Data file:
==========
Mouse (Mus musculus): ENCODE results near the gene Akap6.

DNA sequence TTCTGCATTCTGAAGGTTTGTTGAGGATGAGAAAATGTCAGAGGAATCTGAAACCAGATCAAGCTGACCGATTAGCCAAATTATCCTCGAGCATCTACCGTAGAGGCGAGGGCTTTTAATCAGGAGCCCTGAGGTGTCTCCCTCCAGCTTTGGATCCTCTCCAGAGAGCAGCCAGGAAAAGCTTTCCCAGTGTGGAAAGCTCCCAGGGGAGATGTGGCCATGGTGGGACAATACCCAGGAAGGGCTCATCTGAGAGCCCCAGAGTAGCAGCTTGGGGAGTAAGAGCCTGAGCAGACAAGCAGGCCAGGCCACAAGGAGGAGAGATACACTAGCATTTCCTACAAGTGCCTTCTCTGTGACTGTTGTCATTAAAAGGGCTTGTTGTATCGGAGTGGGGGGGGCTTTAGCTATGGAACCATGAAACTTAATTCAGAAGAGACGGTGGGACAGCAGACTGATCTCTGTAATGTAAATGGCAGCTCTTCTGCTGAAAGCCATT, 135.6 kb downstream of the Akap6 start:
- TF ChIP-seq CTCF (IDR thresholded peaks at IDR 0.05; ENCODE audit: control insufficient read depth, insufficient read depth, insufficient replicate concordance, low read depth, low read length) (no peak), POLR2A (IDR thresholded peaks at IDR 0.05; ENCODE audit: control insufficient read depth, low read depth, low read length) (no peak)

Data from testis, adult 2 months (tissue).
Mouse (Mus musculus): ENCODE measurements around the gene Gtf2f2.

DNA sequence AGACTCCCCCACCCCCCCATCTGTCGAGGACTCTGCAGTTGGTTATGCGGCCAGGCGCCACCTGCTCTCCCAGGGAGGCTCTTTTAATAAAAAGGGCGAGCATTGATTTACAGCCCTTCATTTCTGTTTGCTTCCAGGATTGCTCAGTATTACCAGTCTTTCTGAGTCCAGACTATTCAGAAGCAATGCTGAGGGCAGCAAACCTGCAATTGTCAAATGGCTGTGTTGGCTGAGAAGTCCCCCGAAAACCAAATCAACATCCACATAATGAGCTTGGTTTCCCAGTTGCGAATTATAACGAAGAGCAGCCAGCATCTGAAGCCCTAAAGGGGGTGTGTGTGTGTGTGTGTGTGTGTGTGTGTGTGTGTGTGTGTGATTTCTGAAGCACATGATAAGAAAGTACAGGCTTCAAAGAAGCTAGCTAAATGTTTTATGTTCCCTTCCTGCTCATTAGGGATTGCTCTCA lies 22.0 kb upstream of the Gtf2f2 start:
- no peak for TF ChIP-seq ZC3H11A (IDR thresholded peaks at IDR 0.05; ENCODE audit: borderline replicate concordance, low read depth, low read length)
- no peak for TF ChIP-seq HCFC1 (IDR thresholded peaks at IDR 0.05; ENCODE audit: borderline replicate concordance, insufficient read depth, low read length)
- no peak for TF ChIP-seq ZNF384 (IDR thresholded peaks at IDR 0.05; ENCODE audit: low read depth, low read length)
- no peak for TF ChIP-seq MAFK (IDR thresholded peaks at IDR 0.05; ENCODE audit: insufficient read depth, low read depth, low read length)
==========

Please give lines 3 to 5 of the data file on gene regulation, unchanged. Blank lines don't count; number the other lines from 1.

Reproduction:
- TF ChIP-seq CTCF (IDR thresholded peaks at IDR 0.05; ENCODE audit: control insufficient read depth, insufficient read depth, insufficient replicate concordance, low read depth, low read length) (no peak), POLR2A (IDR thresholded peaks at IDR 0.05; ENCODE audit: control insufficient read depth, low read depth, low read length) (no peak)

Data from testis, adult 2 months (tissue).
Mouse (Mus musculus): ENCODE measurements around the gene Gtf2f2.